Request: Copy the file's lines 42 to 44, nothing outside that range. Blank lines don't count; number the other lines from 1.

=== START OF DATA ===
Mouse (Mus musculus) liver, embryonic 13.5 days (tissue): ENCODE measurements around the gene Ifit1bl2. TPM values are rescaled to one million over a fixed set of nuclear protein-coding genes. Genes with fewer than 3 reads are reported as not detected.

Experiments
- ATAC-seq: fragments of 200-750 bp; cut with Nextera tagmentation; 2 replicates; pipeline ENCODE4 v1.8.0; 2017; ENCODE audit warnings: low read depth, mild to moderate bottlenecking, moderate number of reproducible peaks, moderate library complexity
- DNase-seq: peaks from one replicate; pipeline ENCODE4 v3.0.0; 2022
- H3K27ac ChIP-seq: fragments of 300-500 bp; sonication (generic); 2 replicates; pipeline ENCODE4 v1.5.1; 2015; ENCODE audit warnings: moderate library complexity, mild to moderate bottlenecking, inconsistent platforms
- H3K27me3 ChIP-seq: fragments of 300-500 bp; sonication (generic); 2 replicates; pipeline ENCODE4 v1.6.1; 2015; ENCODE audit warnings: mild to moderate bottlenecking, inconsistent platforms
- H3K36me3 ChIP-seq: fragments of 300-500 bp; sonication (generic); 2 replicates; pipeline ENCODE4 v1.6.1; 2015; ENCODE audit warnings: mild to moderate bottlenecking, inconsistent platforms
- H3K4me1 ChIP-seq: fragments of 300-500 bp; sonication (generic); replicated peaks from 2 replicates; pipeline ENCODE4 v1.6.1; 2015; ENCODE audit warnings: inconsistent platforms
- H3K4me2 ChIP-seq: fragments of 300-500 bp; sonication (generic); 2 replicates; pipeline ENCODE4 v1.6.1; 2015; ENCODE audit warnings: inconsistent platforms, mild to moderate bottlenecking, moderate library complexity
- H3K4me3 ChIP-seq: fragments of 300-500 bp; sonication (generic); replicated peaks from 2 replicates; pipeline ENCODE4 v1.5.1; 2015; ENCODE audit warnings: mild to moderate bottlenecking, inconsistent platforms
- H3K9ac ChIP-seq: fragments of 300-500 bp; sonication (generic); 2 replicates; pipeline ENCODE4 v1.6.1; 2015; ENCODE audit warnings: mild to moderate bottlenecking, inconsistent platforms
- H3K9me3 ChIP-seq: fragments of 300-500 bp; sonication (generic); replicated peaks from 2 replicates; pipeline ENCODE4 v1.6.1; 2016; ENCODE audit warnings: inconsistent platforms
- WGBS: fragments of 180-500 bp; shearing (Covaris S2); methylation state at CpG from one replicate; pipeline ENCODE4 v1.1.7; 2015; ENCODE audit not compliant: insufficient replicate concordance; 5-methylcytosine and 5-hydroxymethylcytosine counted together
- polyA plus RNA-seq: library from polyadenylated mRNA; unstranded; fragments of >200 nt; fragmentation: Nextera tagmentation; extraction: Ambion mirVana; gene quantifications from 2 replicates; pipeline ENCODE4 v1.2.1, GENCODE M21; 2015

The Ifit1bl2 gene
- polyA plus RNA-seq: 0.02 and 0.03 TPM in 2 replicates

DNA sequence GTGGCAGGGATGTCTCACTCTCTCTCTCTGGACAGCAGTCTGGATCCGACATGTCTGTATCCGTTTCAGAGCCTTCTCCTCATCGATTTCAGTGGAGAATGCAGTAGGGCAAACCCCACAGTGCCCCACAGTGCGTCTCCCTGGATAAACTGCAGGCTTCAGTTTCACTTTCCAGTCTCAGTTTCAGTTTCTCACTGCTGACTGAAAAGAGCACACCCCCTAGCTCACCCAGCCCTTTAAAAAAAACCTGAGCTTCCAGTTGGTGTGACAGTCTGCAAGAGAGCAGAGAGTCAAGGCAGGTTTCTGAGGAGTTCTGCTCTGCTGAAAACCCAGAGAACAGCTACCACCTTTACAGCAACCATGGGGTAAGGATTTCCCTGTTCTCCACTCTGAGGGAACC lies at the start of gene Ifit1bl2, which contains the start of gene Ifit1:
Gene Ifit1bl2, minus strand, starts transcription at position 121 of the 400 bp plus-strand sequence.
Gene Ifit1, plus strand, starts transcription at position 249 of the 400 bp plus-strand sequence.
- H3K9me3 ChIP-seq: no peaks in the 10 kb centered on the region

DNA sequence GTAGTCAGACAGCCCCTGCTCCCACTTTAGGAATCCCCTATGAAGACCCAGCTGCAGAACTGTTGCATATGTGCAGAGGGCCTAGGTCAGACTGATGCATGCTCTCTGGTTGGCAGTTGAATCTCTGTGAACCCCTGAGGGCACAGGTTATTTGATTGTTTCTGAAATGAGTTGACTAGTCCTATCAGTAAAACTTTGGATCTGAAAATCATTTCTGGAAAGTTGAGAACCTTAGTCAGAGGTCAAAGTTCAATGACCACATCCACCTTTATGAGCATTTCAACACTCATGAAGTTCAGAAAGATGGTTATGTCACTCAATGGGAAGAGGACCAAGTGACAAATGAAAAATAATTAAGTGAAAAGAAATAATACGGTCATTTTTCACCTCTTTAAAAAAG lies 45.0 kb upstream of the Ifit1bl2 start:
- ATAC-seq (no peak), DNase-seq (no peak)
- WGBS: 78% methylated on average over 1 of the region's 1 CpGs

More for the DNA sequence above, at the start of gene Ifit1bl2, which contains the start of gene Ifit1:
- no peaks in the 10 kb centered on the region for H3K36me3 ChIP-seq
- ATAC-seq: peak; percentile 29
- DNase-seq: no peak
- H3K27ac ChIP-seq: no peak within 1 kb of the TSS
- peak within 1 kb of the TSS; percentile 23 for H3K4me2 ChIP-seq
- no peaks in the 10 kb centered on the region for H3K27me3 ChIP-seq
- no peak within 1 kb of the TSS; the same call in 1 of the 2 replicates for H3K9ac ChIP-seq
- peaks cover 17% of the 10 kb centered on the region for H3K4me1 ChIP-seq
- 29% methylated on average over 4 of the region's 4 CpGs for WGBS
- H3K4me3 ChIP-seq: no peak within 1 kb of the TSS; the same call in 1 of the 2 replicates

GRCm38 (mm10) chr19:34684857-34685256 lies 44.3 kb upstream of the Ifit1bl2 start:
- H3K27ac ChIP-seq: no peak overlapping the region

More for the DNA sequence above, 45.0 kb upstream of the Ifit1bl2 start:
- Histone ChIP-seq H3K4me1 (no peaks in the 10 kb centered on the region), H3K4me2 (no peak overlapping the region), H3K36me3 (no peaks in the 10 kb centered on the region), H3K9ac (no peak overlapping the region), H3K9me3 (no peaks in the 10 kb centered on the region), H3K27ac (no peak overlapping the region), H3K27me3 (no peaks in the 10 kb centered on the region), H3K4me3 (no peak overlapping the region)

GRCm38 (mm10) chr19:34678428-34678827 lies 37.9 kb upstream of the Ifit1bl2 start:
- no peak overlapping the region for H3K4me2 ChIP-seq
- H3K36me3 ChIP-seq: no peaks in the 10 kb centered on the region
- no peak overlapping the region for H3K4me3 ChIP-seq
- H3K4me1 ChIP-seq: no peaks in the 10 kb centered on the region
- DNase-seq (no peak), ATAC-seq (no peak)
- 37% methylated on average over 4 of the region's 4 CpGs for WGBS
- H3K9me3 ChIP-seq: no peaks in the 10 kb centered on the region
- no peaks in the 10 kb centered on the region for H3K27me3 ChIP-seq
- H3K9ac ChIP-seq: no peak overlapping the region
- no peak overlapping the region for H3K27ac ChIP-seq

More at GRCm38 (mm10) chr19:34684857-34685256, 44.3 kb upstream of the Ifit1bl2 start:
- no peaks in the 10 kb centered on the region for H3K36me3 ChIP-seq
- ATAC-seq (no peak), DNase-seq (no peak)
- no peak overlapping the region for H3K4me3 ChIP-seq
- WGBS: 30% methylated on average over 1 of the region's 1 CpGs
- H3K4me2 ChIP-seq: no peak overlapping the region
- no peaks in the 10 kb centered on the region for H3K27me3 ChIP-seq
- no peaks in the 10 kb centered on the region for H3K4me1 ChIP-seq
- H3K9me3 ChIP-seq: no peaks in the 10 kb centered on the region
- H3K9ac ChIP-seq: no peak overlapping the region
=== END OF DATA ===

- no peak overlapping the region for H3K4me3 ChIP-seq
- H3K4me1 ChIP-seq: no peaks in the 10 kb centered on the region
- DNase-seq (no peak), ATAC-seq (no peak)